Current Safety Alerts

Tigercat Rollover

Safety Alert from Glennon Brothers

A number of learning points when felling on steep ground.

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Change in Enforcement Expectations for Mild Steel Welding Fume

HSE Safety Alert

Target Audience: All workers, employers, self-employed, contractors’ and any others who undertake welding activities, including mild steel, in any industry.

Key Issues:         

  • There is new scientific evidence that exposure to all welding fume, including mild steel welding fume, can cause lung cancer.
  • There is also limited evidence linked to kidney cancer.
  • There is a change in HSE enforcement expectations in relation to the control of exposure of welding fume, including that from mild steel welding.
  • All businesses undertaking welding activities should ensure effective engineering controls are provided and correctly used to control fume arising from those welding activities.
  • Where engineering controls are not adequate to control all fume exposure, adequate and suitable respiratory protective equipment (RPE) is also required to control risk from the residual fume.

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Emergency Brake Test

Euroforest & Clinton Devon Estates Safety Alert

A part-loaded forwarder was involved in a run-away incident on a moderately steep bank in Devon due to the failure of both the working brakes (engine stall) and the emergency brake. Thankfully, due to the experience and competence of the contractor, no-one was injured.

A safe system for testing the repair was developed and proved effective for testing the braking systems in ‘real world’ conditions. This emergency brake test could be used more widely to improve the safety of mechanised operations on slopes.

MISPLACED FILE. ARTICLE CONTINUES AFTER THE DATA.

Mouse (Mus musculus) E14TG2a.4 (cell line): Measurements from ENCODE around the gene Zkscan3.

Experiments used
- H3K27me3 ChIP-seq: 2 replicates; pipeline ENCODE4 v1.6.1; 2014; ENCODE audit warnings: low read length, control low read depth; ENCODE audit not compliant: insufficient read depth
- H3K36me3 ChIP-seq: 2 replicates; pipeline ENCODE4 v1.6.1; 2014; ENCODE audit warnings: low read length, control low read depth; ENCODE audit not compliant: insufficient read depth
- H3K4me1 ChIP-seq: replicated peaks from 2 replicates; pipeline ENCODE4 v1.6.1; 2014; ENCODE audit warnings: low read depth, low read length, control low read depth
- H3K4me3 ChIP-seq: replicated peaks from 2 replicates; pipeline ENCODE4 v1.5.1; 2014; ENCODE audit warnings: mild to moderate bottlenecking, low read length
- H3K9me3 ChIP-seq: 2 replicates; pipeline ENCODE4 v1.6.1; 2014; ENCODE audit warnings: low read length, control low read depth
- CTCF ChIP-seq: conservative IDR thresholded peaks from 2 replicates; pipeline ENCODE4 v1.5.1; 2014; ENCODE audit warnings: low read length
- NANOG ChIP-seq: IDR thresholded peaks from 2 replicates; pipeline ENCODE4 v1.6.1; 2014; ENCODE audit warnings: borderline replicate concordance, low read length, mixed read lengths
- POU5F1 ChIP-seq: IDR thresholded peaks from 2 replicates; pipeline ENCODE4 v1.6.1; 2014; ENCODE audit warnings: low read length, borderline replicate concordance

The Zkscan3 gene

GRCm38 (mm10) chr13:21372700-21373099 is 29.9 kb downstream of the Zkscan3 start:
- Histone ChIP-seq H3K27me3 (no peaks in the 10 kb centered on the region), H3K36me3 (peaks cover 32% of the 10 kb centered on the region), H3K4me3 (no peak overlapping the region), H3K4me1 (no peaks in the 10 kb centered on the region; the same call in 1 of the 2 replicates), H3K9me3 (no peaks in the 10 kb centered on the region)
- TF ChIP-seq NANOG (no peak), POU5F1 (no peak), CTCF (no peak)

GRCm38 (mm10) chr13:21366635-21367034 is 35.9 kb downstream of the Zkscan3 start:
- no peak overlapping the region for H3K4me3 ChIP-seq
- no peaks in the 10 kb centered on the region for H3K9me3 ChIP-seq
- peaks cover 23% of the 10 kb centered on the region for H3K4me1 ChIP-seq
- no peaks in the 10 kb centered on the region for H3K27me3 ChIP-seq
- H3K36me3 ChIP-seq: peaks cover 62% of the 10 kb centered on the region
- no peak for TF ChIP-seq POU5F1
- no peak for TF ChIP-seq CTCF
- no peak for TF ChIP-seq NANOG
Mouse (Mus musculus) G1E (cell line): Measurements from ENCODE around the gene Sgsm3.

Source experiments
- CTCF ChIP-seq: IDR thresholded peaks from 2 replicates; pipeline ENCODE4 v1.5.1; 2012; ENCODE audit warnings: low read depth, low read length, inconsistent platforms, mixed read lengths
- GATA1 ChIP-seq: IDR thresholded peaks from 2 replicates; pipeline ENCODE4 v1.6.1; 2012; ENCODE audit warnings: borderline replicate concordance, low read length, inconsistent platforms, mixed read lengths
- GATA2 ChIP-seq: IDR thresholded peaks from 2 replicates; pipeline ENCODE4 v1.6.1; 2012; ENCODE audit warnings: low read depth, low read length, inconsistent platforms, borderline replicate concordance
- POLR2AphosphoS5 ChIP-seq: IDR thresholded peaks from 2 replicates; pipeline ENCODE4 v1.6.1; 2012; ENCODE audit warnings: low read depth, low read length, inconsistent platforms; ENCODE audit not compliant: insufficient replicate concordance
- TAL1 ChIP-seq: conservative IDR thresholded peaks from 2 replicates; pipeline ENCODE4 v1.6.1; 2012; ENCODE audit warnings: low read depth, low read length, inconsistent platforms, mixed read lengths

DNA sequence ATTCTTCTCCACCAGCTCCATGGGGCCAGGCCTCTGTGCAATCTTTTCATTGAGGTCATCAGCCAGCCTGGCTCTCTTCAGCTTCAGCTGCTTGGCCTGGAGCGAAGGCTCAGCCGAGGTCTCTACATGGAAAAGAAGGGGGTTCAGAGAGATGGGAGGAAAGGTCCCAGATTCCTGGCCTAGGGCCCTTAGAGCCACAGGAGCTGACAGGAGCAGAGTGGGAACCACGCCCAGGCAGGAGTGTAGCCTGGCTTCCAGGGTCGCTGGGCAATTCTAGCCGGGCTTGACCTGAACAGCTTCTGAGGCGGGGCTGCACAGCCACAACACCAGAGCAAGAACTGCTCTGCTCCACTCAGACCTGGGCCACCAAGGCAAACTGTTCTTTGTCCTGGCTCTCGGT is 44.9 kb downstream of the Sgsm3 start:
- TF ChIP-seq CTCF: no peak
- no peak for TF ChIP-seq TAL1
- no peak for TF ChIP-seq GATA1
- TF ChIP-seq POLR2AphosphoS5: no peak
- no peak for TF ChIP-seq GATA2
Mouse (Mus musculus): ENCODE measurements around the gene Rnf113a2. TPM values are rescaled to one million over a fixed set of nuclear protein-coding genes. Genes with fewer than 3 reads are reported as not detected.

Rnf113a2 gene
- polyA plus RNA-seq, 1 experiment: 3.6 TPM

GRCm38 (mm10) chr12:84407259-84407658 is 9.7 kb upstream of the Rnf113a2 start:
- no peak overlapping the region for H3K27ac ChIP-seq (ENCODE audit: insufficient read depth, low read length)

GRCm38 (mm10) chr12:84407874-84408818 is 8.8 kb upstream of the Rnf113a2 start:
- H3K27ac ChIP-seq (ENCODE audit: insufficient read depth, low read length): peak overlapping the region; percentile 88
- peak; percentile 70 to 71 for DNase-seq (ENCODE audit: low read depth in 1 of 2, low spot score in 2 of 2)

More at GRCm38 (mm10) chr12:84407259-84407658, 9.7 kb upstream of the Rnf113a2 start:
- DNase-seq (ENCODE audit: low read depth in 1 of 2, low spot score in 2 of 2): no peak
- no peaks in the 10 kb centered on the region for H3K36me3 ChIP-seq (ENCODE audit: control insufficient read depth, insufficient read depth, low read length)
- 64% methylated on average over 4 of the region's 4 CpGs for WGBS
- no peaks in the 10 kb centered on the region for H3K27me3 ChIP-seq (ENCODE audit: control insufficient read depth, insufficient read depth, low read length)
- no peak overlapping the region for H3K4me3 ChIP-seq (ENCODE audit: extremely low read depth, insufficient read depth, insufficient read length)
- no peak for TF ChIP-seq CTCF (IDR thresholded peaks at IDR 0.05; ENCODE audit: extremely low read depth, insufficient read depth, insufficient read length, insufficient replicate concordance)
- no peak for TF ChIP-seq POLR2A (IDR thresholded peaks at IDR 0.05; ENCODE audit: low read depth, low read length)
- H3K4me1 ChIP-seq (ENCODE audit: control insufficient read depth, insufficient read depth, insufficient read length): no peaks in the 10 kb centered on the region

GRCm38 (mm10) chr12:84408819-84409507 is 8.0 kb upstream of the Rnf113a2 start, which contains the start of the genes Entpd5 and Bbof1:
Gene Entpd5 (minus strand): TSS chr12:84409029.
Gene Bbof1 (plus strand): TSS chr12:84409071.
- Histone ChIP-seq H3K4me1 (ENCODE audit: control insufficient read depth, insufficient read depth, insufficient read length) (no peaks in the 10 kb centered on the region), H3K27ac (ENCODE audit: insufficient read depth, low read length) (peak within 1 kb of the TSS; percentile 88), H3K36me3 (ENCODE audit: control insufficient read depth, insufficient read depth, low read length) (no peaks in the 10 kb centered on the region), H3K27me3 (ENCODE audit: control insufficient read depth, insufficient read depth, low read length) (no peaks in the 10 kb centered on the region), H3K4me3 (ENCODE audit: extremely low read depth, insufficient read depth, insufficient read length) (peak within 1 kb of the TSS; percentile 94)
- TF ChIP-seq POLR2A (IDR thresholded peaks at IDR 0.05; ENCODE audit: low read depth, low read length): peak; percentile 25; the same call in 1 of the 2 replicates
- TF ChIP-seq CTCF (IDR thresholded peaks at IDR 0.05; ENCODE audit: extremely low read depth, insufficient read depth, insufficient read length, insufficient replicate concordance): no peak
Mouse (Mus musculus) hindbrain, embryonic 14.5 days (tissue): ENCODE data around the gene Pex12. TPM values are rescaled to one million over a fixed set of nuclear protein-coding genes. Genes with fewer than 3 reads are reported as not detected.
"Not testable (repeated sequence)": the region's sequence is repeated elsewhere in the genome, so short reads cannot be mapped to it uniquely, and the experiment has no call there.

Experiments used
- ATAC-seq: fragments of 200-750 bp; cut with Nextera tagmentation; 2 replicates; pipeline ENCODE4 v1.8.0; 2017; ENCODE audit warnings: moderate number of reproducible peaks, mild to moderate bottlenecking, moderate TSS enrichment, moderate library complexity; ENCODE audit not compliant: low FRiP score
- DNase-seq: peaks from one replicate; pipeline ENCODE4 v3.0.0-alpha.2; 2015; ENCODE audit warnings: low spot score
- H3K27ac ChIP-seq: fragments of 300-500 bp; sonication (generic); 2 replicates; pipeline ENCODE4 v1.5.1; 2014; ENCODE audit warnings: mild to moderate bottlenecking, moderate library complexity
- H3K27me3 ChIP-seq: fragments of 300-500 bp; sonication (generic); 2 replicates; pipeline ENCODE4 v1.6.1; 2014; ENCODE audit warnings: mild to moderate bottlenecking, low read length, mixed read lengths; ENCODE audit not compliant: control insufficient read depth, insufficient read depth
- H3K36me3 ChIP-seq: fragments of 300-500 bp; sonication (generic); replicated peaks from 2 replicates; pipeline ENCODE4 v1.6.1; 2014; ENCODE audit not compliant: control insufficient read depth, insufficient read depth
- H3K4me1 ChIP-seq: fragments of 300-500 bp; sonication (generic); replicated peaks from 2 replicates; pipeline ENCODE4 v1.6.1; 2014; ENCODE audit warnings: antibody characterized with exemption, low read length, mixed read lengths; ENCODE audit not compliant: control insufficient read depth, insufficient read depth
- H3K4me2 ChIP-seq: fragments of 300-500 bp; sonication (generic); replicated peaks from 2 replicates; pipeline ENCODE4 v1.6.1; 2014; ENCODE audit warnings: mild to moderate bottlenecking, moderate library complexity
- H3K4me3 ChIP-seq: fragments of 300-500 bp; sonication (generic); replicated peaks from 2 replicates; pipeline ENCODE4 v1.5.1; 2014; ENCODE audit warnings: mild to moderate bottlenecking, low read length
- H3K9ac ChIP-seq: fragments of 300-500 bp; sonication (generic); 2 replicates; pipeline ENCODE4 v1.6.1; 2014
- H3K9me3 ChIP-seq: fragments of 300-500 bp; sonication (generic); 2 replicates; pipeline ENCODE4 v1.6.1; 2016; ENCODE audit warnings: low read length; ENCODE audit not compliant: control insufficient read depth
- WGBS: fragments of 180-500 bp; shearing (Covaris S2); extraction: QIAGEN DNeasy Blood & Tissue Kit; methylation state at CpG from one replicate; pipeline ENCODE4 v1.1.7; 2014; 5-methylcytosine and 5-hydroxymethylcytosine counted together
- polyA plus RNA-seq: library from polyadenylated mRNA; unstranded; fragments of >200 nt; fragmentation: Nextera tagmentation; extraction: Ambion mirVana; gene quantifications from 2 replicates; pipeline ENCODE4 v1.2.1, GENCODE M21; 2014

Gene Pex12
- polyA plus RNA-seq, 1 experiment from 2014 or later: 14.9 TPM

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LOLER - lifting during machine maintenance and repair

The FISA Plant & Equipment Working Group met in July 2019 where the subject of lifting during machine maintenance and repair was discussed with the HSE. 

See the alert below. 

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Struck by tree during a felling operation

HSE - Initial notification of forestry fatality - see attached.

Key messages

Being struck by a tree, or branches, during felling or other tree work is a significant cause of death and major injury in forestry, aboriculture and other land-based industries. Tree work is common across the wider agricultural industry and the risks need to be managed. 

• Anyone involved in felling or tree work must be trained and competent for the task being done. 
• Making a felling cut is a one-person job. No other people should be close (keep people two tree lengths away). If the tree is on a slope, don’t let people stand lower down the slope where they will be at greater risk of being struck.   
• Check trees for signs of decay and other factors that may affect felling.
• Keep the escape route, and work area, clear of obstructions.
• Communicating safety information to everybody, including visitors, is an important part of managing health and safety. 

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